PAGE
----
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    Renewable Energy Producers Unworried by Falling Oil Prices

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    Recent analyses distinguish between the varying uses for different kinds of energy.

    MOSCOW, January 6 (Sputnik) – The drop in oil prices could have a positive impact on renewable energy development, according to a report published by the Environmental Defense Fund, in a reversal of conventional wisdom, which dictates that dropping oil prices spell trouble for the sector.

    "The historic correlation between the price of oil and the demand for renewable energy has been increasingly weakened in today’s global markets," write the experts from the Environmental Defense Fund in an article published by Forbes.com. "Like apples and oranges, we use oil and renewables to make completely different types of juice: oil primarily to produce transportation fuels, and renewables primarily to generate electricity."

    The authors continue to say that oil’s current price volatility represents an opportunity for the development of financial mechanisms which could enable the development of green enterprise, citing the scope for possible new asset classes and the securitization of energy efficient investments to capitalize on the predictability of future renewable technology prices.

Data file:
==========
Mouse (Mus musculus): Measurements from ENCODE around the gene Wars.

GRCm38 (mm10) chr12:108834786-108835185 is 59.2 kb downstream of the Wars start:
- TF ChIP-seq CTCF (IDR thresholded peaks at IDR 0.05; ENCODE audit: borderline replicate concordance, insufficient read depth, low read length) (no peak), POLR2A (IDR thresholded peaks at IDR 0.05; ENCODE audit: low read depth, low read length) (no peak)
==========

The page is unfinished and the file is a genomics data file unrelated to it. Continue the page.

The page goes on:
Quoting a November report published by Bernstein Research, the analysis argues that "renewable energy is a technology. In the technology sector, costs always go down. Fossil fuels are extracted. In extractive industries, costs (almost) always go up."

    In November, the Guardian published its own study into the effect on sustainable energy of the collapse in oil prices, pointing out that the proportion of power provided by diesel and other petroleum-based fuels accounts for just five percent of today’s global total, compared to one quarter in 1973. It also highlighted the increased attractiveness of renewable energy in recent years due to a drop in prices, including a fall of almost 80 percent in the last five years of large-scale solar energy, while over five years the cost of land-based wind energy has fallen by 60 percent.

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